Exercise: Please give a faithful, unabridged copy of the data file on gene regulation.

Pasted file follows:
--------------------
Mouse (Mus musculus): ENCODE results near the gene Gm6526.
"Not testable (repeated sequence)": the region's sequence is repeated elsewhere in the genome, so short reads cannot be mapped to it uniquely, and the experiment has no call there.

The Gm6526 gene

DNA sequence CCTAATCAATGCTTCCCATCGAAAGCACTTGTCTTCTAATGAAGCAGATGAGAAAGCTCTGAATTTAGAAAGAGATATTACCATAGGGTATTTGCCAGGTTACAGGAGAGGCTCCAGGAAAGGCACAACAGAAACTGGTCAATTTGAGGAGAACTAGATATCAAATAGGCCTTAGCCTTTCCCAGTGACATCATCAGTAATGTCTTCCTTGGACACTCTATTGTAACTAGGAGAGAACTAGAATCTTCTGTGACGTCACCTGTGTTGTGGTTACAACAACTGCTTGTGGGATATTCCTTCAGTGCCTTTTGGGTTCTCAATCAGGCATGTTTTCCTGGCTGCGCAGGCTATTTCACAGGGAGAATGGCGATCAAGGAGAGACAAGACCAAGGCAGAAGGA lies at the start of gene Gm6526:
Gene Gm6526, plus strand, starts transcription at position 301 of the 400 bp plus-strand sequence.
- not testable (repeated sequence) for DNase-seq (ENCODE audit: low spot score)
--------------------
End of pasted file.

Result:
Mouse (Mus musculus): ENCODE results near the gene Gm6526.
"Not testable (repeated sequence)": the region's sequence is repeated elsewhere in the genome, so short reads cannot be mapped to it uniquely, and the experiment has no call there.

The Gm6526 gene

DNA sequence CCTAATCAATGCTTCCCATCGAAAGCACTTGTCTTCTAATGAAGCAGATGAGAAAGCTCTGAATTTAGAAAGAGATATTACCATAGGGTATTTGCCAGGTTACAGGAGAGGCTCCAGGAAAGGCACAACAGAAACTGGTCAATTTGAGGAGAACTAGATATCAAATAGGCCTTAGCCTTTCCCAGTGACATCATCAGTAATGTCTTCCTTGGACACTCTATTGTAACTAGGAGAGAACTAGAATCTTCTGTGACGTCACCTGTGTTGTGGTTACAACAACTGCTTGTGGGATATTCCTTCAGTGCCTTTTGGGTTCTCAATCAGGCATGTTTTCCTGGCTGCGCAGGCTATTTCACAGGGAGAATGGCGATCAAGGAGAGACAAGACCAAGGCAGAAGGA lies at the start of gene Gm6526:
Gene Gm6526, plus strand, starts transcription at position 301 of the 400 bp plus-strand sequence.
- not testable (repeated sequence) for DNase-seq (ENCODE audit: low spot score)